Saudi-led Yemen raid kills 13 teaching staff, 4 children

UNICEF condemned what it called 'senseless bloodshed' in Amran province


Afp August 20, 2015
Smoke billows following air-strikes by the Saudi-led coalition on a weapons depot at a military airport, currently controlled by Yemeni Shia Huthi rebels, in the capital Sanaa on August 20, 2015. PHOTO: AFP

SANAA: A Saudi-led coalition air strike killed 13 teaching staff and four children in northern Yemen, in a raid apparently targeting Shia rebels, medics and witnesses said Thursday.

UNICEF condemned what it called Tuesday's "senseless bloodshed" in Amran province that it said killed 17 civilians and also injured 20 other people.

Saudi Arabia has led an air war against Shia Huthi rebels and their allies in neighbouring Yemen since March 26.

Read: Saudi-led air strike on Yemen rebel bastion kills 23

Five Huthis were also killed in the strike, according to medical sources who gave the same civilian death toll of 17 including four children.

The raid hit a building housing offices for a teachers' union as well as the pro-rebel General People's Congress party during a meeting of Huthi militiamen, witnesses said.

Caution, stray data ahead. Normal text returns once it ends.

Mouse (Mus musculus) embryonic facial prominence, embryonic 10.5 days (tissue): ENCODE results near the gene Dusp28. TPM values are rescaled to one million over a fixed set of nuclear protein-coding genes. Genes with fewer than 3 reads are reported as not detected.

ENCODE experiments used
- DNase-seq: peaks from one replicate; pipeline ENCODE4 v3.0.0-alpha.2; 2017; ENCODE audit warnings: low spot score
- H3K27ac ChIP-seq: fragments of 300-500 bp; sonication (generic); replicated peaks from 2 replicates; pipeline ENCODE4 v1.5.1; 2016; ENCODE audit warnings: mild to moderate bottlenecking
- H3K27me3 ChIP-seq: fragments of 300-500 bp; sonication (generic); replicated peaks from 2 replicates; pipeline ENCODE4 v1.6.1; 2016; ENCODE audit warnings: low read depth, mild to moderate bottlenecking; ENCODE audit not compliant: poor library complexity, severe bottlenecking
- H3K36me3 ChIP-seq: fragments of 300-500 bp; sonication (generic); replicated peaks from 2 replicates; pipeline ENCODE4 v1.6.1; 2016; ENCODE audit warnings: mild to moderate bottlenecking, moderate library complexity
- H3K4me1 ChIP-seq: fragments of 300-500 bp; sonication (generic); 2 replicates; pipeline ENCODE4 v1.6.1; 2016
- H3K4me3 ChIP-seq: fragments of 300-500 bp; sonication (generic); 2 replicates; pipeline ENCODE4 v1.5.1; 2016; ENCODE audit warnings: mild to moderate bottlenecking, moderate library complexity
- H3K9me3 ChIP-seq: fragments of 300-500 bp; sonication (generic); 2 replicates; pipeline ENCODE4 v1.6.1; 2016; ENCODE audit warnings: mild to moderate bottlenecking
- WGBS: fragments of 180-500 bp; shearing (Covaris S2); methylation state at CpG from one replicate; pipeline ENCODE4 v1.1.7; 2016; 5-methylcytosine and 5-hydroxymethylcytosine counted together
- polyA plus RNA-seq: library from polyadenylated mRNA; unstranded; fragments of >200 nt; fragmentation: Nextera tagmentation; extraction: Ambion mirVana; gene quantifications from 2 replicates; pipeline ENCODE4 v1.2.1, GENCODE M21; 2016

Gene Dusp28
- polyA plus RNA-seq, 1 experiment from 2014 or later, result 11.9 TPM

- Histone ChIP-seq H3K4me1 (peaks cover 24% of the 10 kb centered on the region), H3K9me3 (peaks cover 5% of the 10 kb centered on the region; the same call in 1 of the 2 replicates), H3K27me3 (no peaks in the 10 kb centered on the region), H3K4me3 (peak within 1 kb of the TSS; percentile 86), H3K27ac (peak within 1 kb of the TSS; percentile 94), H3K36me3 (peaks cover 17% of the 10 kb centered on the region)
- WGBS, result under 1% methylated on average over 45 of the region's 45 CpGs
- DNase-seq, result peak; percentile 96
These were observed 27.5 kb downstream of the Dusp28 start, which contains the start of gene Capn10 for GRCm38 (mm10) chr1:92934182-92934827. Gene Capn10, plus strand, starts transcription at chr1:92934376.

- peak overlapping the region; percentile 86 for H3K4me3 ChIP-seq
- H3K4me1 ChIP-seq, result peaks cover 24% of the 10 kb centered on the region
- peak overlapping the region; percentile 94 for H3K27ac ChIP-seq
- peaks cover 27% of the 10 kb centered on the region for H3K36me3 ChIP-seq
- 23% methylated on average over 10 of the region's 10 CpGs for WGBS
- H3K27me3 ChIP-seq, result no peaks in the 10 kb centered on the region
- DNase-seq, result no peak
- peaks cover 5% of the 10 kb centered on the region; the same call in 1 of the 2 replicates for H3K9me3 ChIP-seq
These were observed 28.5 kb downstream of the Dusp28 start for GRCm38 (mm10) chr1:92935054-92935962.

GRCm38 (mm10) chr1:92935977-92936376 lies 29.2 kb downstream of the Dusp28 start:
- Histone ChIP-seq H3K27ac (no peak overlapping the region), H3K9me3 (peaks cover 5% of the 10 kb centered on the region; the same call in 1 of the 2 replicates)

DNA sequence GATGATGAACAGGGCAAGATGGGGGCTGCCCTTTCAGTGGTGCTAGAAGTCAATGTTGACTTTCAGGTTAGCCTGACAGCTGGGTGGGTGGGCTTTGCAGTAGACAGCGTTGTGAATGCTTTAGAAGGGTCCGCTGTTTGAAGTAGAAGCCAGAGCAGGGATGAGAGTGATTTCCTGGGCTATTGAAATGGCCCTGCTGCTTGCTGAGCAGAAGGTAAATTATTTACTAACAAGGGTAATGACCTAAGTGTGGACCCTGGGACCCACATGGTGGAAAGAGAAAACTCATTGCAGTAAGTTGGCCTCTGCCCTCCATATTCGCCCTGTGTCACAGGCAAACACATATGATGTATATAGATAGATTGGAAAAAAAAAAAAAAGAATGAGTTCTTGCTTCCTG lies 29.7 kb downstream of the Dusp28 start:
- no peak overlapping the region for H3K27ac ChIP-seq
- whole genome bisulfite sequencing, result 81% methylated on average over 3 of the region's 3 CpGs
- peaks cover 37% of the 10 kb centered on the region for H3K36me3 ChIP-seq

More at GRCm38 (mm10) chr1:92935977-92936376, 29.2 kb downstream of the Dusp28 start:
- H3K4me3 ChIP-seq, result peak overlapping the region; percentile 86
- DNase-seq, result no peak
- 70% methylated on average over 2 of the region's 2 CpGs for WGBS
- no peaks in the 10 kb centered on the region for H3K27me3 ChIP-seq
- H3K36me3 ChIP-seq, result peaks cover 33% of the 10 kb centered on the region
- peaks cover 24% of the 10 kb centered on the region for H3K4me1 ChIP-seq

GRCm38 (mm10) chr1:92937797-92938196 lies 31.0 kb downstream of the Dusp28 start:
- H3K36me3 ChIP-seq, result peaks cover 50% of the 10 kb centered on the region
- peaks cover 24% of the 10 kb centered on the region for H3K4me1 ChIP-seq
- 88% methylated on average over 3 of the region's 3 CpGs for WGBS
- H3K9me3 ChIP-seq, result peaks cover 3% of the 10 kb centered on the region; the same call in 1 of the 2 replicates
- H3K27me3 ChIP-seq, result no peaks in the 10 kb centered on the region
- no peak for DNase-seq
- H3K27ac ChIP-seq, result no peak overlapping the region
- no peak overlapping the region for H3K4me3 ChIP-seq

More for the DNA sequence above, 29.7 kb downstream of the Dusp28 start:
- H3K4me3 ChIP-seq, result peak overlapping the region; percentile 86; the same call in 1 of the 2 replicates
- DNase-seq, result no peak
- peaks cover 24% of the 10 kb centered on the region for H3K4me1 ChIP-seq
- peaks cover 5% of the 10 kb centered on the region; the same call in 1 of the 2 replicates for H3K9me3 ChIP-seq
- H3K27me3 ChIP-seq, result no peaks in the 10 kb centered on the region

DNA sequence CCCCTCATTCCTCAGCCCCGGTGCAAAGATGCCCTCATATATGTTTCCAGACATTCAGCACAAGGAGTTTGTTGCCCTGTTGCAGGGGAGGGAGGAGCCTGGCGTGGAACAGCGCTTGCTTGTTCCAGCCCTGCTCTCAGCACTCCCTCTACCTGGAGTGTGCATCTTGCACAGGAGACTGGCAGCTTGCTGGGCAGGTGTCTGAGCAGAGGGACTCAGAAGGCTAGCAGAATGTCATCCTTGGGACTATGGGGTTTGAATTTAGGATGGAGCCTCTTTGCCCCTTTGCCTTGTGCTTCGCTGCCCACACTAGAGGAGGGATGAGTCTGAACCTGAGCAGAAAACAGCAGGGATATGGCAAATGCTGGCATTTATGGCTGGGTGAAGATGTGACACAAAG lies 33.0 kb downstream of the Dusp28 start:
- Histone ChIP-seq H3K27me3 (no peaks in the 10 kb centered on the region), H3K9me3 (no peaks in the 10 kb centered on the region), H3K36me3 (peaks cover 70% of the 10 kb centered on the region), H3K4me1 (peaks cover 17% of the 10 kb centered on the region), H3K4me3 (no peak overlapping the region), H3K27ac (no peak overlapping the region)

The civilian victims have "paid a most terrible price in the continuing conflict in Yemen", UNICEF said.

"The educators were gathered together to prepare exams for thousands of children who had missed the end of their school year because of this brutal conflict," the agency said.

"Working after hours, they had brought their children with them. Some of whom were playing outside when the bomb exploded," it said.

"A selfless activity turned in a moment into senseless bloodshed."

Nearly 400 children have been killed and over 600 others injured in the past four months, according to UNICEF.

Read: 45 dead in Saudi-led raids on Yemen capital

The United Nations says the war in Yemen has killed a total nearly 4,500 people, many of them civilians.

On Wednesday, the top UN aid official strongly criticised Saudi-led air strikes on the Yemeni port of Hodeida, a lifeline for imports of food, medicine and fuel.

"These attacks are in clear contravention of international humanitarian law and are unacceptable," Stephen O'Brien told the United Nations Security Council.

COMMENTS

Replying to X

Comments are moderated and generally will be posted if they are on-topic and not abusive.

For more information, please see our Comments FAQ

E-Publications

Most Read